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The Salford Lads Club – and The Smiths

After penning articles about ‘The Room’ and Ivor Cutler, the only ambition remaining was to write about Morrissey, Marr, Rourke and Joyce. I was trying to find a different angle as so many words had already been printed about the band and their continuing musical and cultural influence. I knew it was unlikely that there’d be any untold stories but I could at least attempt to explore a neglected alleyway.

A chance presented itself when I heard that Stephen Wright was planning to take portaits of fans outside the iconic Salford Lads Club. As a teenager, I’d had a huge ‘Queen Is Dead’ poster on my bedroom wall and those archways behind the boys had somehow become part of my life. I didn’t see it in person until I moved to Manchester and spotted it by chance when I was stuck in traffic on Regent Road. It was an odd experience, having this building which had come to represent a host of emotions and memories now transformed into a landmark on my daily commute.

I chanced my arm and got in touch with Stephen Wright to see if he’d like to be interviewed about taking that photograph. He was friendly but a little reticent; he said he was happy for me to write something but that he didn’t want to be the focal point of the piece. Mark Ellen thought I should find a good story in there somewhere so I set off with my friend Mark Epstein – who took the photos of Leslie Holmes in the Smiths Room and Stephen Wright in the published piece – to speak to fellow fans and volunteers at the club. I had no idea what the result would be but it turned out to be better than I could have imagined, mostly thanks to the charming Leslie (who introduced me to Jim Rice who took the initial call from Rough Trade) and the editing skills of Mark Ellen.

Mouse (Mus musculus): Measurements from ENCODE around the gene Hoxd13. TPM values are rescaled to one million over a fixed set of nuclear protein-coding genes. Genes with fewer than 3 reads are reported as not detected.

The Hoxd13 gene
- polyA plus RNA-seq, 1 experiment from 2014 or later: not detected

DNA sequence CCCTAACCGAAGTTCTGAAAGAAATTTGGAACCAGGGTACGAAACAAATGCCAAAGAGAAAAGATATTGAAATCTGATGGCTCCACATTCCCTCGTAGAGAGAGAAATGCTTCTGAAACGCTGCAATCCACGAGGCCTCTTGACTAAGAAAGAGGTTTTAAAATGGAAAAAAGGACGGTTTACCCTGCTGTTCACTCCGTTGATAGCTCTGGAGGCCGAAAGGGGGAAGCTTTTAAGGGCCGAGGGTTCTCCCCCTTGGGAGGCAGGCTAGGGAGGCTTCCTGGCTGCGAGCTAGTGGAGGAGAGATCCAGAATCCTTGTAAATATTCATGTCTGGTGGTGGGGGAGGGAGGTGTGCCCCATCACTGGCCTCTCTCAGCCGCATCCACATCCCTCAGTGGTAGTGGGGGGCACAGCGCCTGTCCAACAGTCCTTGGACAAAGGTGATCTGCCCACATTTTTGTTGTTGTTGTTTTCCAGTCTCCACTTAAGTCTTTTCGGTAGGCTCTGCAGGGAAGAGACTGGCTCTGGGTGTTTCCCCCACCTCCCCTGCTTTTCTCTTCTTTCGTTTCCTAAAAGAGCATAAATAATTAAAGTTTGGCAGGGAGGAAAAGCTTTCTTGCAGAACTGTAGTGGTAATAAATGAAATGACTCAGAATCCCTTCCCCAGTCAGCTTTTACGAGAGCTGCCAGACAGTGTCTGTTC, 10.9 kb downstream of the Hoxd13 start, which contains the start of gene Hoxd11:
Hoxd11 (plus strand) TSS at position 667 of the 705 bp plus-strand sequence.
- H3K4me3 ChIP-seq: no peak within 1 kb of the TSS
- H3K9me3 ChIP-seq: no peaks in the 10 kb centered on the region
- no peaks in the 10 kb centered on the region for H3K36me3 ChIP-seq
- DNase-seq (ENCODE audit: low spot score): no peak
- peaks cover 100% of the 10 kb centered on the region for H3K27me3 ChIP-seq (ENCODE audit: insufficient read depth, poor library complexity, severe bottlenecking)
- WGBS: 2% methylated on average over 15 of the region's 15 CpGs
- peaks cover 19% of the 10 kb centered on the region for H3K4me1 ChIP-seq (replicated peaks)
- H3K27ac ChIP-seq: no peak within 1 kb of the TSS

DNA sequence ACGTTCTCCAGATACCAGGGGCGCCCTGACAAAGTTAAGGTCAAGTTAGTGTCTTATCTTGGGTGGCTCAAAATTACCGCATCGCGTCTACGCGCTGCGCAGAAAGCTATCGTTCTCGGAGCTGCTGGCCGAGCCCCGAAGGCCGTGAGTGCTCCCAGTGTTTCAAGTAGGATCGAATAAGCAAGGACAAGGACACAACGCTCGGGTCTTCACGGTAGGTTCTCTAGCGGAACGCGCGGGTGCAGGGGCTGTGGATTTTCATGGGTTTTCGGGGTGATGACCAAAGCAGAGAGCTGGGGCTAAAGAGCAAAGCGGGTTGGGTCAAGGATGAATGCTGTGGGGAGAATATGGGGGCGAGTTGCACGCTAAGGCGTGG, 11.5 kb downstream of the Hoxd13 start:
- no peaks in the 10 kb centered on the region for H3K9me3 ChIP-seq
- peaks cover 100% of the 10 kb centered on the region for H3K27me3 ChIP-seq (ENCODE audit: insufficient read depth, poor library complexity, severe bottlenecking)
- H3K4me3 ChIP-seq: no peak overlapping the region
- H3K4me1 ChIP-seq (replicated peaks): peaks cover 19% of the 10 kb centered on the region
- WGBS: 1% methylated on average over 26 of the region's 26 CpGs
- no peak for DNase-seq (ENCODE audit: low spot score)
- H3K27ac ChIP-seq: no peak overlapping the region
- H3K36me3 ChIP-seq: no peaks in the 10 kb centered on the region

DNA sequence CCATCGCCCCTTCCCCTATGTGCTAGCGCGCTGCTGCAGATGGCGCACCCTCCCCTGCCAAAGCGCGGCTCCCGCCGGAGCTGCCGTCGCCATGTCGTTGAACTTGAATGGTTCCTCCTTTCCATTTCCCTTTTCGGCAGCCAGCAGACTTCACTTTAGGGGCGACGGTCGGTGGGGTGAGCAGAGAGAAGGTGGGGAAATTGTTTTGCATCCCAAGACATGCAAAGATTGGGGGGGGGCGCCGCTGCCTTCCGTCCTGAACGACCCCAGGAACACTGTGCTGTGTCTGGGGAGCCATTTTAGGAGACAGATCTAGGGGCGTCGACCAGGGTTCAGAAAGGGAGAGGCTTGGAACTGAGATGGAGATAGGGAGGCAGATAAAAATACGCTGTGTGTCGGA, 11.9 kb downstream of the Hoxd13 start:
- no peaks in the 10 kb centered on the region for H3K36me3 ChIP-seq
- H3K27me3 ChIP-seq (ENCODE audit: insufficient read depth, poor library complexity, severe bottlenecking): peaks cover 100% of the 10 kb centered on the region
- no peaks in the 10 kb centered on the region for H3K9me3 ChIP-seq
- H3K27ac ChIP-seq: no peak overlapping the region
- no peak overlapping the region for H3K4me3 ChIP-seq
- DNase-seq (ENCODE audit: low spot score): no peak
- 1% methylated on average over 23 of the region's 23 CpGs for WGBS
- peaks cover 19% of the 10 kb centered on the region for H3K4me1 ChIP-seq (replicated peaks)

I’ve added some more of Mark’s unused shots at the end. I really wanted Word to publish the photo of the mysterious parcels addressed to Morrissey that often turn up in at the club but there was no room. Mark Ellen forgot to credit Mark for his pictures in the magazine but, ever the gent, helped to get him a photographer’s pass for a Bruce Springsteen gig, an ambition of Mark’s for years.

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from Word Magazine 111 – May 2012

‘The Manchester Mecca – Fans restage the epic shoot The Smiths weren’t allowed to make’

Jim Rice, has been a volunteer at the Salford Lads Club for years. Back in September 1985, he remembers taking a call from London’s Rough Trade Records asking permission to use the place for a photo shoot.

“I said, Yes, but you’ll have to tell us who it’s for. He said, ‘Sorry, we can’t tell you.’ I asked if it was The Hollies – Allan Clarke and Graham Nash were both members and they used to rehearse here in the early ’60s – and he said, ‘Oh, no, no, not The Hollies! I can’t tell you who it is. If I did you’d be inundated by fans.’ So I said, Well if you don’t tell me I won’t give you permission, and put the phone down. And the next thing we know, Morrissey and the gang turn up, do the shoot outside without permission and that’s it. But as it turns out, it’s been a good thing for the club.”